Potent statin therapy affects disease progression in higher-risk patients
Factors underlying regression of coronary atheroma with potent statin therapy.Puri R, Nissen SE, Ballantyne CM, et al.
Eur Heart J. 2013 May 3. [Epub]
BackgroundHigh-dose statin regimens improve clinical outcomes in patients at high risk for future cardiovascular events [1 – 4]. Intensive statin therapy can halt the progression of atherosclerosis  and even induce disease regression  for reasons that are not yet fully understood.
Beyond their ability to lower levels of atherogenic lipoproteins, statins may also exert a direct effect upon the arterial wall . Arterial wall remodeling plays a pivotal role in the clinical expression of atherosclerotic disease.
It is of interest to understand whether factors that influence different measures of progression or regression of coronary atherosclerosis are similar. In the Study of Coronary Atheroma by Intravascular Ultrasound: Effect of Rosuvastatin Versus Atorvastatin (SATURN) the highest dose of rosuvastatin produced greater regression of total atheroma volume (TAV), but not of per cent atheroma volume (PAV), when compared with high-dose atorvastatin . Serial intravascular ultrasound (IVUS) was used to monitor these changes. The current analysis tried to characterize factors associated with regression of different measures of coronary atherosclerosis in 1039 patients included in SATURN, who were treated with atorvastatin (80 mg) or rosuvastatin (40 mg) daily for 24 months.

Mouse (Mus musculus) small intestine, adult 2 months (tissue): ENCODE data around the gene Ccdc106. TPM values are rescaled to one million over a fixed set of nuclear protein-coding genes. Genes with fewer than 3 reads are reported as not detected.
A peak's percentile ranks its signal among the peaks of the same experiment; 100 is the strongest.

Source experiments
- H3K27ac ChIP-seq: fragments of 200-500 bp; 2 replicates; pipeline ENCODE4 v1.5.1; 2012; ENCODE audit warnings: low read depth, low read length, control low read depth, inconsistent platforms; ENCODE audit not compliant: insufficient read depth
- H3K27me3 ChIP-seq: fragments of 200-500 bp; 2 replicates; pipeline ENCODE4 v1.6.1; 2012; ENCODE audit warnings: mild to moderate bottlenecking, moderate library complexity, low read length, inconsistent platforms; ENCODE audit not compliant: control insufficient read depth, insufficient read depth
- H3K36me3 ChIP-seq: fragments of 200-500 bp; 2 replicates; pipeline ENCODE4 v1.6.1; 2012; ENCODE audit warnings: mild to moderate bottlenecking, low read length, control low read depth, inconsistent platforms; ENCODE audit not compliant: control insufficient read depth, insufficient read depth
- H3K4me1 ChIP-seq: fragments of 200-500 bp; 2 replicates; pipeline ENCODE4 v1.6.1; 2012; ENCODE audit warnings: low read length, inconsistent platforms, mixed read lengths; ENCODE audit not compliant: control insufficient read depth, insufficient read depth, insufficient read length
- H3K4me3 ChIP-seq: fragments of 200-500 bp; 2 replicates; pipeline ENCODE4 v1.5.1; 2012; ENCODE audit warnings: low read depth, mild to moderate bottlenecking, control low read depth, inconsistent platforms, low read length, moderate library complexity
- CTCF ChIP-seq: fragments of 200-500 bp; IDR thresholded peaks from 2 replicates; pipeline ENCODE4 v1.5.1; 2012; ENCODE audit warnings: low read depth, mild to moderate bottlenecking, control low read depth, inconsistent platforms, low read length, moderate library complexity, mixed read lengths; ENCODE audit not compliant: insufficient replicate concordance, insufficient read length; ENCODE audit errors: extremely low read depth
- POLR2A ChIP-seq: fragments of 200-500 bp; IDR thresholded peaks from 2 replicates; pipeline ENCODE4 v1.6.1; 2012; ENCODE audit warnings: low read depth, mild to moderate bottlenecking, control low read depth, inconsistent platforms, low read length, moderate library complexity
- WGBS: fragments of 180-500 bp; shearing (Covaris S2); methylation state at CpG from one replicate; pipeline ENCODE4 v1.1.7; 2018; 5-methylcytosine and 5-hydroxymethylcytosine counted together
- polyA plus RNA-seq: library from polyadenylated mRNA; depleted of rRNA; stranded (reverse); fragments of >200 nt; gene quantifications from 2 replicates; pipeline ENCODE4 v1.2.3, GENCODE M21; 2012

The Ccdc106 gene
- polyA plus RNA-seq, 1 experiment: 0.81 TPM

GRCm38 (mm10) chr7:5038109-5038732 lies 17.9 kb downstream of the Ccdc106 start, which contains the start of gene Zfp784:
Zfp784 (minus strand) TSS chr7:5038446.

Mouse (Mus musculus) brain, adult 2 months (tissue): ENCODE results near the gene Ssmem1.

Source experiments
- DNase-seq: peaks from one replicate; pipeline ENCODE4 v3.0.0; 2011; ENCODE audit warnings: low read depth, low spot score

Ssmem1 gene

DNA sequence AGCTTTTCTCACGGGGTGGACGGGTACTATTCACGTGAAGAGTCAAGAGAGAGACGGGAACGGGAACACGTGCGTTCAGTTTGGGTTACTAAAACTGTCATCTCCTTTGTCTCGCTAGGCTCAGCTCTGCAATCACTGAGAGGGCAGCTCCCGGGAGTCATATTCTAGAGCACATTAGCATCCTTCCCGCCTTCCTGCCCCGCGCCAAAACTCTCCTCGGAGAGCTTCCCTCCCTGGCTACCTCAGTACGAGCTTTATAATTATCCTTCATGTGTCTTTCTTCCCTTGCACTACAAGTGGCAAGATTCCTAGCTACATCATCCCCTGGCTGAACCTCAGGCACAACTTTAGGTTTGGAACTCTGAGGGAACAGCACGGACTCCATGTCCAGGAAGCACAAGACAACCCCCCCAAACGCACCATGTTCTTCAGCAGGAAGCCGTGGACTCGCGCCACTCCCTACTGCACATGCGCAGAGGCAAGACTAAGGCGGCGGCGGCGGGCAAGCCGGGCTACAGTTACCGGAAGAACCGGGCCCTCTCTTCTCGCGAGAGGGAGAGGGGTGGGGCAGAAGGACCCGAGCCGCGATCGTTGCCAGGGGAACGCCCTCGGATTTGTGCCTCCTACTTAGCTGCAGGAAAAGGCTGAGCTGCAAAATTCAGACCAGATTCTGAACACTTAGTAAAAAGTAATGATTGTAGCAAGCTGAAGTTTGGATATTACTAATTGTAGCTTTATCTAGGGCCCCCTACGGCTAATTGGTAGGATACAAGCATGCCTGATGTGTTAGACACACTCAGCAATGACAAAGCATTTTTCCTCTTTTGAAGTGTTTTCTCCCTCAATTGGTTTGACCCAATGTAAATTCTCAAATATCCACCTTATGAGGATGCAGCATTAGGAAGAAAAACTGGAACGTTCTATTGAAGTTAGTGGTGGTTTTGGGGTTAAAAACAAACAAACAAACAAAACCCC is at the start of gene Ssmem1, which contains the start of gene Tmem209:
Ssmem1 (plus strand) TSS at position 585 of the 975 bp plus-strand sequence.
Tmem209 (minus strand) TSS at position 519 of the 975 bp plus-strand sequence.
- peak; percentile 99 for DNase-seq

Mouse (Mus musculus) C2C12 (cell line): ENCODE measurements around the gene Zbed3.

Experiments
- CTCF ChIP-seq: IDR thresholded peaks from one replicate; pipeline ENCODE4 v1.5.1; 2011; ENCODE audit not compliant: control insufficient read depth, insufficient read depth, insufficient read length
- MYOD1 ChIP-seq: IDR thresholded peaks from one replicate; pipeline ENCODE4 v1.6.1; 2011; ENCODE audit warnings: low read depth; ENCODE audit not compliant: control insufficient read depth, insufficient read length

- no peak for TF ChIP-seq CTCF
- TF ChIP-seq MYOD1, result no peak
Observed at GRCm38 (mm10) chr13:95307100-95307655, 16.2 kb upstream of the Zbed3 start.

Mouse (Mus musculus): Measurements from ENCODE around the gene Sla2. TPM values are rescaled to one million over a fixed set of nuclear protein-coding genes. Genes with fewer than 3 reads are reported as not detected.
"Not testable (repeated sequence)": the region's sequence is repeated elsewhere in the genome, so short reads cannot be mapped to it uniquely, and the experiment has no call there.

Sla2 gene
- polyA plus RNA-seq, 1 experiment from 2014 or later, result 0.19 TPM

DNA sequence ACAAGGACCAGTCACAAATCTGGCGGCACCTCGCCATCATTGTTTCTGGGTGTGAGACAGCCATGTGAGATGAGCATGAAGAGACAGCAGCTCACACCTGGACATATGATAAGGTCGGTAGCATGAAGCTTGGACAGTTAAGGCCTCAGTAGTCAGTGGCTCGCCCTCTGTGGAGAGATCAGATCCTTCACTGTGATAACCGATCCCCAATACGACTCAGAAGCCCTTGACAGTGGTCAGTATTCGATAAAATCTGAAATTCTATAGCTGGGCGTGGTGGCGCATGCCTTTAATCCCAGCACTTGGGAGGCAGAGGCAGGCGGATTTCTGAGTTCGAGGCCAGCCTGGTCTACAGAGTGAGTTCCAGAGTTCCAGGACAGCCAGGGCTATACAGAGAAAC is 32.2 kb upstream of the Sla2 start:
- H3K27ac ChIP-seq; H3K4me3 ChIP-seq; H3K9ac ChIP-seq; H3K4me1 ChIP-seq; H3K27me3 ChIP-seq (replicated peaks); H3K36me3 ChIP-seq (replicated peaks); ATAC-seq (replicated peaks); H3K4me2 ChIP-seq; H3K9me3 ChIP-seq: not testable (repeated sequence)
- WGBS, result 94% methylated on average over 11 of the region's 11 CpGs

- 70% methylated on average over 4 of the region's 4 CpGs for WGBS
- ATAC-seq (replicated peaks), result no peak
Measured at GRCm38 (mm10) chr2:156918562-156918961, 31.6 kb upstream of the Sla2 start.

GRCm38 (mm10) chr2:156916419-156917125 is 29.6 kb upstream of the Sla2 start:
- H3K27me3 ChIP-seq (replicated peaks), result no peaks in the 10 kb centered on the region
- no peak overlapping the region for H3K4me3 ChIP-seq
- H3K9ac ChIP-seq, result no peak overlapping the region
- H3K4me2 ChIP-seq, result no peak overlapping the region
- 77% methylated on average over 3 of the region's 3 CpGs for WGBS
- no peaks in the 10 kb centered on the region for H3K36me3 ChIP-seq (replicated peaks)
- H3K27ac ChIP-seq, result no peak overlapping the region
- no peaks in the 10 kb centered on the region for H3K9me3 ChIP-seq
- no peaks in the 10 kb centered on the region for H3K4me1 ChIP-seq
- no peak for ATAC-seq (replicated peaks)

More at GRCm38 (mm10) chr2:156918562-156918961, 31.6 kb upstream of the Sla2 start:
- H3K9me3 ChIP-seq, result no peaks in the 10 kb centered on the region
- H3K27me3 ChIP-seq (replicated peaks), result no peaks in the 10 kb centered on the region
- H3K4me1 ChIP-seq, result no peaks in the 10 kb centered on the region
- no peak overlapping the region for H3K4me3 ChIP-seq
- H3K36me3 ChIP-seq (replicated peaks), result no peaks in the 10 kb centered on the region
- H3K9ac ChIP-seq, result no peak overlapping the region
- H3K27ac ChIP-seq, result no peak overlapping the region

- Reductions in LDL-C were 40.1% and 47.2% for atorvastatin-treated patients and rosuvastatin-treated patients, respectively (P<0.001).
- HDL-C was increased with 10.0 vs 12.7%, respectively (P=0.02).
- The atorvastatin-treated group experienced greater per cent reductions in triglyceride levels (13.2% vs. 26.2%, P = 0.007).
- C-reactive protein decreased by 25.0% with atorvastatin and 23.7% with rosuvastatin (P= 0.34).
- TAV regression was 24.4 vs. 26.4 mm3 for atorvastatin-treated patients and rosuvastatin-treated patients, respectively; P = 0.01; PAV regression was20.99 vs. 21.22 %, respectively; P = 0.17.
- Both higher baseline TAV and PAV independently associated with TAV and PAV regression, respectively, in a multivariable analysis assessing change in TAV and PAV (standardized estimates: TAV -0.25, P < 0.001; PAV -0.23, P < 0.001)
ConclusionHigher-risk patients, particularly those with greater baseline coronary atheroma volume, are more likely to experience disease regression with potent statin therapy. These findings describe the variable clinical and biochemical characteristics affecting the natural course of coronary atherosclerosis, the arterial wall response, and highlight the need for additional therapeutic targets to tackle the residual burden of disease.
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